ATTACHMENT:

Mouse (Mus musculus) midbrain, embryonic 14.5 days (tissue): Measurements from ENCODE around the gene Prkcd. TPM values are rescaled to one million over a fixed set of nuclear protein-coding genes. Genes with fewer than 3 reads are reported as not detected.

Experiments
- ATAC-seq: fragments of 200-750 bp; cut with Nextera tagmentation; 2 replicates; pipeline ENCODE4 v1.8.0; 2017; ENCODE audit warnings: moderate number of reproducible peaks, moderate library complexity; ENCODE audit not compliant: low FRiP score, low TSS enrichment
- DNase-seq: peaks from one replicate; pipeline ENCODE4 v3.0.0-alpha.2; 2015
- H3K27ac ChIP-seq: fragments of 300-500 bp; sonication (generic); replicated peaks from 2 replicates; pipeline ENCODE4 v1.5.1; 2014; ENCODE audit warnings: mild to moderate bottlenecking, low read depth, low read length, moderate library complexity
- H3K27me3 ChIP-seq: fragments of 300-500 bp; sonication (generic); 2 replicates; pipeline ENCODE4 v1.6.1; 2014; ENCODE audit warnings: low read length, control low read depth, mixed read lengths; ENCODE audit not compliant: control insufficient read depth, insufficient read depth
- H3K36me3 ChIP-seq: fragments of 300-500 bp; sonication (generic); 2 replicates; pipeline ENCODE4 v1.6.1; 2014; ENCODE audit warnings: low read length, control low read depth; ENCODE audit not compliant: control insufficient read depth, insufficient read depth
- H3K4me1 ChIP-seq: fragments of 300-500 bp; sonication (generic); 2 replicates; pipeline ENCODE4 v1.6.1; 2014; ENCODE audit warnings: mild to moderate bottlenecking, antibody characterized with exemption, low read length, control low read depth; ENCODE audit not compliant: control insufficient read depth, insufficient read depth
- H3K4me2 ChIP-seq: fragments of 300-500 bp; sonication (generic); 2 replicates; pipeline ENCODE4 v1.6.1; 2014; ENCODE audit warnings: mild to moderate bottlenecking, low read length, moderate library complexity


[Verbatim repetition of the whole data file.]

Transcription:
Mouse (Mus musculus) midbrain, embryonic 14.5 days (tissue): Measurements from ENCODE around the gene Prkcd. TPM values are rescaled to one million over a fixed set of nuclear protein-coding genes. Genes with fewer than 3 reads are reported as not detected.

Experiments
- ATAC-seq: fragments of 200-750 bp; cut with Nextera tagmentation; 2 replicates; pipeline ENCODE4 v1.8.0; 2017; ENCODE audit warnings: moderate number of reproducible peaks, moderate library complexity; ENCODE audit not compliant: low FRiP score, low TSS enrichment
- DNase-seq: peaks from one replicate; pipeline ENCODE4 v3.0.0-alpha.2; 2015
- H3K27ac ChIP-seq: fragments of 300-500 bp; sonication (generic); replicated peaks from 2 replicates; pipeline ENCODE4 v1.5.1; 2014; ENCODE audit warnings: mild to moderate bottlenecking, low read depth, low read length, moderate library complexity
- H3K27me3 ChIP-seq: fragments of 300-500 bp; sonication (generic); 2 replicates; pipeline ENCODE4 v1.6.1; 2014; ENCODE audit warnings: low read length, control low read depth, mixed read lengths; ENCODE audit not compliant: control insufficient read depth, insufficient read depth
- H3K36me3 ChIP-seq: fragments of 300-500 bp; sonication (generic); 2 replicates; pipeline ENCODE4 v1.6.1; 2014; ENCODE audit warnings: low read length, control low read depth; ENCODE audit not compliant: control insufficient read depth, insufficient read depth
- H3K4me1 ChIP-seq: fragments of 300-500 bp; sonication (generic); 2 replicates; pipeline ENCODE4 v1.6.1; 2014; ENCODE audit warnings: mild to moderate bottlenecking, antibody characterized with exemption, low read length, control low read depth; ENCODE audit not compliant: control insufficient read depth, insufficient read depth
- H3K4me2 ChIP-seq: fragments of 300-500 bp; sonication (generic); 2 replicates; pipeline ENCODE4 v1.6.1; 2014; ENCODE audit warnings: mild to moderate bottlenecking, low read length, moderate library complexity